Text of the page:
Protectionist policies in Canada that limit foreign direct investment (FDI) cost the country’s economy almost $10 billion a year, according to a new study from the University of Toronto’s Rotman School of Management.
According to the OECD’s FDI restrictiveness measure, Canada is considered to be a restrictive country – ranking above average. This is mainly due to the presence of a review mechanism, as well as significant formal restrictions on foreign ownership across basic business services sectors.
“Canada is far more restrictive than what most people would believe,” said Walid Hejazi, an associate professor of economic analysis and policy who co-authored the study with fellow Rotman professor Daniel Trefler, the Douglas and Ruth Grant Canada Research Chair in Competitiveness and Prosperity.
The researchers estimate that lowering Canadian FDI restrictions to average OECD levels would increase Canadian labor productivity by 0.79% and either boost employment by 137,400 jobs or increase annual earnings for each Canadian worker by CA$648, or $9.6 billion economy-wide.
According to the study, over a quarter (28%) of these gains would come from liberalizing financial, telecommunications and air transportation services.
“These are big numbers, from a policy perspective,” said Prof. Hejazi. “We anticipated that the numbers would be large, but not this large.”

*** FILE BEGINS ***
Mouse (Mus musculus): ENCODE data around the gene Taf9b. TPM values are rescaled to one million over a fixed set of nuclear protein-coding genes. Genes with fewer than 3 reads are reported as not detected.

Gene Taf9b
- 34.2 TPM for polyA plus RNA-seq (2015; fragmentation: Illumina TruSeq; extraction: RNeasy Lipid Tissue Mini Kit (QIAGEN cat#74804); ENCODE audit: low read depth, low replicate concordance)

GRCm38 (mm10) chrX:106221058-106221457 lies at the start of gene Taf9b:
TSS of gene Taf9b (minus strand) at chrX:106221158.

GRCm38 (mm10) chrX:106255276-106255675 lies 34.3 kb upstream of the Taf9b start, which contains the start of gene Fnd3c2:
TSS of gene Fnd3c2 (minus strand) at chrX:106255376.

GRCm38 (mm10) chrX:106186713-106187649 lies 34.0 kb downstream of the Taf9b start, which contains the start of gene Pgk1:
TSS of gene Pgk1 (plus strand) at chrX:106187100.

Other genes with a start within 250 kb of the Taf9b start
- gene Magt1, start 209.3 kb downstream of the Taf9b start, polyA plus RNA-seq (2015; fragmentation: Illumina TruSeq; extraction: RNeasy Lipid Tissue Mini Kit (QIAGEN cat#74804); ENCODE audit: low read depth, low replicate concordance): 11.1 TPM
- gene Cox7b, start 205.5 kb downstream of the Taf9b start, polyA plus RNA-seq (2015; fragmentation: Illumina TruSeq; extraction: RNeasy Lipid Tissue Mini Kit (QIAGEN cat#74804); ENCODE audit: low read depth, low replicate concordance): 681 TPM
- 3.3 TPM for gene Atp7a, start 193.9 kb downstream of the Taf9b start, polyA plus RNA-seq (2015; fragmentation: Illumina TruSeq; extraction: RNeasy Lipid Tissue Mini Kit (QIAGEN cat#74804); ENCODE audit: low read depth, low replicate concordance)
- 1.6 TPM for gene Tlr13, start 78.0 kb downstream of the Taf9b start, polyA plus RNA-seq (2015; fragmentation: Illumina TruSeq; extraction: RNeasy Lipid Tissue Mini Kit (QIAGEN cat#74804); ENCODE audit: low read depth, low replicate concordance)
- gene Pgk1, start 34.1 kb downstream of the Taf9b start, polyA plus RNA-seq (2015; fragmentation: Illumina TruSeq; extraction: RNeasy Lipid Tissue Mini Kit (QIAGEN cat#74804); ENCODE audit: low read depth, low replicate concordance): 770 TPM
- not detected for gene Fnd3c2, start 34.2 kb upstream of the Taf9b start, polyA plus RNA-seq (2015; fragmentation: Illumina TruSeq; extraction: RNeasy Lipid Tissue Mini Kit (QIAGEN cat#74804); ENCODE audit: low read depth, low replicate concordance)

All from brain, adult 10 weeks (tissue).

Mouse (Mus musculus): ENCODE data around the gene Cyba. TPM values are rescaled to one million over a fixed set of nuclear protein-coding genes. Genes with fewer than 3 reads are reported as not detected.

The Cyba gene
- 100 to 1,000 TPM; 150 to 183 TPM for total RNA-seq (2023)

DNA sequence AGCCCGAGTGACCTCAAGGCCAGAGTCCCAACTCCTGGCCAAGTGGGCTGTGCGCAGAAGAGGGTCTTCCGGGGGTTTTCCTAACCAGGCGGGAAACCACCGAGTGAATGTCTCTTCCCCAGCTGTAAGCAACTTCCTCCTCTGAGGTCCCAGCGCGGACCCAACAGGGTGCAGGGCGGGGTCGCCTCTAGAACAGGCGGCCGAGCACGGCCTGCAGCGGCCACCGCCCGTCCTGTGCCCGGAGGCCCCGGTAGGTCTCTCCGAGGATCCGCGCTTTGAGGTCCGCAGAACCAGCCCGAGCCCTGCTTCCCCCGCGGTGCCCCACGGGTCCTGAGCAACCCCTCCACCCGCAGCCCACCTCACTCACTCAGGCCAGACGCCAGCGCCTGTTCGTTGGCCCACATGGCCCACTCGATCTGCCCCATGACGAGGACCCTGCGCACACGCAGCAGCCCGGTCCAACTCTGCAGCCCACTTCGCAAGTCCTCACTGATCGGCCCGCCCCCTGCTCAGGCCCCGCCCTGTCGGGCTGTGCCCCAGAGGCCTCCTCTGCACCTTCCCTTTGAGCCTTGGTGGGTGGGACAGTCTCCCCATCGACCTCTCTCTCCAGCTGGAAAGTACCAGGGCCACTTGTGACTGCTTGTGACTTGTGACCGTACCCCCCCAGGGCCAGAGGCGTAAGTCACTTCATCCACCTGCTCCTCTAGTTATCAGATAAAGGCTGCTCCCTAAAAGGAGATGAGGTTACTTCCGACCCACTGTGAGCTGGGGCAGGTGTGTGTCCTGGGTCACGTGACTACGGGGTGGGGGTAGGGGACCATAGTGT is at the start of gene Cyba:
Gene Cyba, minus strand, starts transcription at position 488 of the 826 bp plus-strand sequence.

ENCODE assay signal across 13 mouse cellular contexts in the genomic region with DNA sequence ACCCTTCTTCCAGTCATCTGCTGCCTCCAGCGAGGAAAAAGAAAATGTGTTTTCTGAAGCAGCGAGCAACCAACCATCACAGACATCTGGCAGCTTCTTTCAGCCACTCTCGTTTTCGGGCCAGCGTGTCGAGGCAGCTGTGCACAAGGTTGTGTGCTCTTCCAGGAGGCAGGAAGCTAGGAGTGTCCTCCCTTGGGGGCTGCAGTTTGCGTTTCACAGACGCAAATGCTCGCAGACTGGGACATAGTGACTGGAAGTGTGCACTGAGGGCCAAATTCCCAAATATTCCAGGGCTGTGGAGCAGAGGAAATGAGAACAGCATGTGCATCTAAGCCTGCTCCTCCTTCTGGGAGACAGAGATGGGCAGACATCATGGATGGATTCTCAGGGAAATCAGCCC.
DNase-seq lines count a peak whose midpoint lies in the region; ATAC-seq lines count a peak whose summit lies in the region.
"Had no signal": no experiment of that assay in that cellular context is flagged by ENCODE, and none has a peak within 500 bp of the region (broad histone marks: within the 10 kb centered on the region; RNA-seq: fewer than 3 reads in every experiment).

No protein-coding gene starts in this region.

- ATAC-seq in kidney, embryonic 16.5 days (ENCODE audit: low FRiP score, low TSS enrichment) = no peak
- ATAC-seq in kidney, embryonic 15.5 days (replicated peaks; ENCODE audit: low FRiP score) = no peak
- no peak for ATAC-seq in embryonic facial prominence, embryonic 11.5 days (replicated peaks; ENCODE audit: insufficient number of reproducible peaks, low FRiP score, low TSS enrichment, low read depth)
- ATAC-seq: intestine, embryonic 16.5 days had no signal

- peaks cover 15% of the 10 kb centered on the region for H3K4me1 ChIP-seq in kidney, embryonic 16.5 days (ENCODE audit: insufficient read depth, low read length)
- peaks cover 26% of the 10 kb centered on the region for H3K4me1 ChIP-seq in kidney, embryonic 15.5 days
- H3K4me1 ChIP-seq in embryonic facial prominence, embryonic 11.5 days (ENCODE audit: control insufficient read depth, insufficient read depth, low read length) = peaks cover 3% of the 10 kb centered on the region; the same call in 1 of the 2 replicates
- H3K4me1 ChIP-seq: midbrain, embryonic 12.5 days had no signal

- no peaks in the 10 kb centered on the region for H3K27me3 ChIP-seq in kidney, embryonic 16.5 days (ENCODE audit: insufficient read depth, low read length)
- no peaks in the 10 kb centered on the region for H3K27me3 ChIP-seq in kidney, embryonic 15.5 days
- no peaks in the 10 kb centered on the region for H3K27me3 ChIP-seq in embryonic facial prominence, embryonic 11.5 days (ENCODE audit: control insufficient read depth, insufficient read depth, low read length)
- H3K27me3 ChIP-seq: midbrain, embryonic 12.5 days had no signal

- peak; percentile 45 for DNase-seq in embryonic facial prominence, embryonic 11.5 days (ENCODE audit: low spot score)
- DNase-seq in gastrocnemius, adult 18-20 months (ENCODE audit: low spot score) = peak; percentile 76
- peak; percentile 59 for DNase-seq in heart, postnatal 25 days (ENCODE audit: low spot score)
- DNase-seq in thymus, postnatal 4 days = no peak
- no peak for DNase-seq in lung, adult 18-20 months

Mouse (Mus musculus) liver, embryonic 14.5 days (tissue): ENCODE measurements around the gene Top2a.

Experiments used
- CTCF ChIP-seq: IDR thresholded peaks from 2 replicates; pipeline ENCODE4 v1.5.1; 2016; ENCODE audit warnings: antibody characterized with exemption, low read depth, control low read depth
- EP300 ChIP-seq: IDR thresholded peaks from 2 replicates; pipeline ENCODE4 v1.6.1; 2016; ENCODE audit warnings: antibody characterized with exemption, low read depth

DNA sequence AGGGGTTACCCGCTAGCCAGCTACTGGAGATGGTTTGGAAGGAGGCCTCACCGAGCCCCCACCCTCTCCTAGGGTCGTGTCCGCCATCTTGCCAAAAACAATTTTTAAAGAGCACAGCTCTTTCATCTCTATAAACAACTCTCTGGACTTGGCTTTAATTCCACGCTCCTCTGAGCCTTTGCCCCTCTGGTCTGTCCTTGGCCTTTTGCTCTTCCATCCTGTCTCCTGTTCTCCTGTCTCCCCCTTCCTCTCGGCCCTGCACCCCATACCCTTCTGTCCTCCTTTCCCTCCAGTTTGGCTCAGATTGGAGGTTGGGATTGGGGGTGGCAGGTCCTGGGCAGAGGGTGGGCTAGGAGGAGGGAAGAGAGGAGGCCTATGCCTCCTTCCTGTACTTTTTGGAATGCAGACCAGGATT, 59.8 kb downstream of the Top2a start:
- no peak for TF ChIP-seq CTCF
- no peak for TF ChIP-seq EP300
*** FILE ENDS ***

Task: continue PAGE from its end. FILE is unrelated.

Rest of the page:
Proponents of restrictions on foreign investment say that the limitations help protect the domestic industry and keep certain jobs safe. However, the study says that foreign investment and competition actually end up boosting domestic productivity by encouraging industries to be more efficient and innovative.
The team also provided evidence of additional downstream- and upstream-industry benefits for Canadian labor productivity.
“Our protectionist policies are inhibiting innovation and productivity in the Canadian economy. As a result, Canada is losing its position globally on several metrics,” said Prof. Trefler.
The paper was published in the Journal of International Business Policy (citation below).
“Implications of Canada’s restrictive FDI policies on employment and productivity”
Hejazi, W. & Trefler, D. J Int Bus Policy (2019) 2: 142. https://doi.org/10.1057/s42214-019-00023-y